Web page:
“Discovery Museum’s actions are outrageous. The Township has bent over backwards to help the facility including repaving and expanding the parking lot just last year after the new three year deal was signed,” explained Township Manager Meredith Tomczyk, “Had they given any indication that they were having second thoughts, the Township could have spent those tax dollars in other areas and, equally important, had adequate time to find a new operator to continue the PAWS Farm mission.” 

Councilman Stephen Steglik provided additional comments soon after the press release was dispatched: “The current situation regarding Paws Farm is unfortunate on many levels. Our most paramount concern is ensuring that all of the animals at the farm find a safe, secure and reputable new home.”

Lyons emphasized that this was not an easy reality to face.

“This was not a decision that was entered into lightly or quickly, despite the way it’s being painted currently,” she said. “There have been months of discussion about this.”

She cited the numerous expenses that have become too much for the Discovery Museum to afford.

“Unfortunately, there are constraints to operating a 300-year-old farm with an unpredictable amount of work that needs to be done, a mounting veterinarian bill, the costs of labor, the increase in minimum wage and an unpredictable attendance — if it rains, you will lose a whole month of revenue,” Lyons explained. “It was at a point where we’re just not in a position to continue going and feeling like we could sustain it for any length of time given all of those factors. We wanted to improve the quality of the animals’ lives and the facility itself, and we were meeting major financial constraints. We had to make decisions based on that.”

Lyons reiterated that the welfare of the more than 200 animals living on the property is of the utmost importance to everyone; while about 30 of those animals belong to the township, Lyons is adamant about doing right by the roughly 150 for which the Discovery Museum is responsible.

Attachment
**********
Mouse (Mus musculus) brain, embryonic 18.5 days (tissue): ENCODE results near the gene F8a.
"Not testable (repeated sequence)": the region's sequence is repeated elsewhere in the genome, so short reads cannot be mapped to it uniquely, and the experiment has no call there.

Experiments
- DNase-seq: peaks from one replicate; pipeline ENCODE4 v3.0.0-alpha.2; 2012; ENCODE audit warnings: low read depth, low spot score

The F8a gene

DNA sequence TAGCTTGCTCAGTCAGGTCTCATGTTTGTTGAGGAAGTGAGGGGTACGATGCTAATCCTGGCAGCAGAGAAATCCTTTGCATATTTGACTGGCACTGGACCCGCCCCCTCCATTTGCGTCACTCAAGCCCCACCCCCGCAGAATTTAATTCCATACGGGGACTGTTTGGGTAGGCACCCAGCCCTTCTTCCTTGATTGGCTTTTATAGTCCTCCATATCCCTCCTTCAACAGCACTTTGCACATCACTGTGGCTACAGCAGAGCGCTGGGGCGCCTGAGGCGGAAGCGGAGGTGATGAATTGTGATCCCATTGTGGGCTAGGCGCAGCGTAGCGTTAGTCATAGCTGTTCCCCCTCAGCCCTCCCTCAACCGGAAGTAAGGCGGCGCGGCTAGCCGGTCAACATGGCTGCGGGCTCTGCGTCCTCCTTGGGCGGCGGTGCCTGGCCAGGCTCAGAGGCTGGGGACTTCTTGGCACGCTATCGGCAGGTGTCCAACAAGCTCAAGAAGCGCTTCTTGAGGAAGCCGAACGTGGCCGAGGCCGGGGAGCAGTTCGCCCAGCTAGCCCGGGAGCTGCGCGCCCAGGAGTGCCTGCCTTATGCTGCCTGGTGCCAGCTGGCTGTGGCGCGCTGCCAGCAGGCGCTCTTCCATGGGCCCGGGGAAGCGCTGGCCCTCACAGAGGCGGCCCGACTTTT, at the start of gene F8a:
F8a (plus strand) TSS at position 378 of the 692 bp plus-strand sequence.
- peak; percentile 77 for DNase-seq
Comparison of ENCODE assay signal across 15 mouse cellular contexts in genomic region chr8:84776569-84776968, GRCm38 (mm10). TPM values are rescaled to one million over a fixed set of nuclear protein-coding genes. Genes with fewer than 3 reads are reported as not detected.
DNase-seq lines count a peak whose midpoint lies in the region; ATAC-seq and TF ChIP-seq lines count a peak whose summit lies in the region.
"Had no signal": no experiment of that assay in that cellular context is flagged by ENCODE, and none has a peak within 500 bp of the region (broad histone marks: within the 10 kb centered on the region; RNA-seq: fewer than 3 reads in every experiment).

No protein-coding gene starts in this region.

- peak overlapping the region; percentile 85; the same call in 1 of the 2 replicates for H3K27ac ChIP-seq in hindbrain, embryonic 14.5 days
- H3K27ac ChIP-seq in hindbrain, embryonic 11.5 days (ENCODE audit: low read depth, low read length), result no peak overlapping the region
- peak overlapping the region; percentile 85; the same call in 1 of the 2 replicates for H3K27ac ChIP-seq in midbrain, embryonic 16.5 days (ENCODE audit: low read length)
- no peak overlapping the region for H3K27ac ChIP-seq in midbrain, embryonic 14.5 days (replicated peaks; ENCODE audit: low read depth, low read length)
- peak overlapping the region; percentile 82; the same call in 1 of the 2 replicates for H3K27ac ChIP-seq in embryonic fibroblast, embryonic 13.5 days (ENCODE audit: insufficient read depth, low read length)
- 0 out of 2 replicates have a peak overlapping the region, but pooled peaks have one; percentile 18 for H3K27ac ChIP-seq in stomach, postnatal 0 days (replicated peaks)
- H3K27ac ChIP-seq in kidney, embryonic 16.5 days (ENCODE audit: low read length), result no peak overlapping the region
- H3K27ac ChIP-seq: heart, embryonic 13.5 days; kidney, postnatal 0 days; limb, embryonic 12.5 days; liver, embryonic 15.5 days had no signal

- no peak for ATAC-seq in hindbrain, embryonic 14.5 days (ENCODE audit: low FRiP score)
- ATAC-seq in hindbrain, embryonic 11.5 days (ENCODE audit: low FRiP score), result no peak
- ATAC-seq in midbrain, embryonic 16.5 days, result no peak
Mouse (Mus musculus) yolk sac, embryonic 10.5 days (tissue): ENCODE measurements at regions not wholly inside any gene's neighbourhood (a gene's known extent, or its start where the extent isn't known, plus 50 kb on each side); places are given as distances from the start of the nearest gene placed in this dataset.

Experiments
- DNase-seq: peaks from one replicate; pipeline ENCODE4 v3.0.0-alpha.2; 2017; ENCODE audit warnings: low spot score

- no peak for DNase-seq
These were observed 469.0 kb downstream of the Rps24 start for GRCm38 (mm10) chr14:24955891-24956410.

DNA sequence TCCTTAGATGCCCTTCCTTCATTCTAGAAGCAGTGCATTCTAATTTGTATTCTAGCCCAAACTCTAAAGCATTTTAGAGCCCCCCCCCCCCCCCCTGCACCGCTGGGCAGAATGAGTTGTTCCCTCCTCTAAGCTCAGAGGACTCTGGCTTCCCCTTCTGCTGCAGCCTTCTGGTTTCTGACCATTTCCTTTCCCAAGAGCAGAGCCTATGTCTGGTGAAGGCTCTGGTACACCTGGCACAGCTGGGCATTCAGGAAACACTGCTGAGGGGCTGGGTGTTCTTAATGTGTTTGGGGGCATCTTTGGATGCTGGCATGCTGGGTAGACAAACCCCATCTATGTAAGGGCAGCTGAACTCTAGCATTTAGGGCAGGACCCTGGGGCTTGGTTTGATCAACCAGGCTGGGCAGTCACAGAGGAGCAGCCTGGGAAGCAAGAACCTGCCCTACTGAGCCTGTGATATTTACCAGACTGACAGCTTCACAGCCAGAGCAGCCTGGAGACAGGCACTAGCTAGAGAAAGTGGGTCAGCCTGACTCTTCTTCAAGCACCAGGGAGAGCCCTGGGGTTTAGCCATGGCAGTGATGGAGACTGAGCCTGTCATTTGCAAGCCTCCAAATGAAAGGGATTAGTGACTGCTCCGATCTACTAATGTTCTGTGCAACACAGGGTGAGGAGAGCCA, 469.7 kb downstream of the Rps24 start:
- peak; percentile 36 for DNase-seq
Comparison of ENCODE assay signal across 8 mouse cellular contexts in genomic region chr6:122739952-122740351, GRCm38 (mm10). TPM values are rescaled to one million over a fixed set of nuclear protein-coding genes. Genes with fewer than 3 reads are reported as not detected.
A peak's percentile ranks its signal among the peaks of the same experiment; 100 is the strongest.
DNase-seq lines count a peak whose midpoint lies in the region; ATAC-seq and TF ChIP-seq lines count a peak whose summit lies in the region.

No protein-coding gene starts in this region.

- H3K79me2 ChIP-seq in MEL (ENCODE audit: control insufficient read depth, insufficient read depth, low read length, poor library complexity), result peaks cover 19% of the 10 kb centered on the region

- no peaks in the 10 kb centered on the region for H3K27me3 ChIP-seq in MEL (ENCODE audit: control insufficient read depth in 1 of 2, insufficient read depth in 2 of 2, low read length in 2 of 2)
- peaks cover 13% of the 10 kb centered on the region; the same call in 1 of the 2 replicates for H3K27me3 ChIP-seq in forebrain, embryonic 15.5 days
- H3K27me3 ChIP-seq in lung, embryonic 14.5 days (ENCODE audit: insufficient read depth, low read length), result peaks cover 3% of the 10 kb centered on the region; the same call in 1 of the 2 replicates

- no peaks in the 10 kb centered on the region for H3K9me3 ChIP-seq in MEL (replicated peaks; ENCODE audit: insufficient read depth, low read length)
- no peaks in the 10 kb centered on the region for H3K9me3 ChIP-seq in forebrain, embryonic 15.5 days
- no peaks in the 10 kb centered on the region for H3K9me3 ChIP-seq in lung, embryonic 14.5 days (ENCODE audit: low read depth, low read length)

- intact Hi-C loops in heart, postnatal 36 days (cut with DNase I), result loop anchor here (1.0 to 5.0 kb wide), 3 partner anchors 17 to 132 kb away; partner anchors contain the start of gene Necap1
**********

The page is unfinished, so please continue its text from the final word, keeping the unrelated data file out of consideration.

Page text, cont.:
“We are hand-selecting where all of our animals are rehomed,” she said. “We are making sure that they are rehomed and put in places where they will be safe and secure and live long, happy lives. Some of the smaller ones are coming to the museum.”

She also expressed grateful for the partnership that the Discovery Museum, Paws and Mt. Laurel Township shared, as well as the public’s support over the past three years.

“Mt. Laurel Township has been and continues to be an amazing partner and really gave the farm a lot of support and resources. We worked very well with them and we really loved working with them,” Lyons said. “We greatly appreciate all the support everyone has given us and the farm.”

She hopes that offering a final day of free admission gives everyone a chance to say goodbye to Paws.

“I would like to give people closure, I would like to put people’s minds at ease if they have questions about where the animals are going,” she said, adding that she welcomes concerned animal-lovers to email their inquiries about the livestock’s future at “If people have questions about where the animals are going, I think I can answer most of them. I know pretty much where every single animal will be going.”

The community has responded to the news with an outpouring of shock, sadness, and fond memories as longtime fans and supporters of Paws took to Facebook to share what made the farm special to them. A petition to save Paws, which can be found at, reached 3,000 in a matter of hours.

Additional updates will be provided as they’re made available.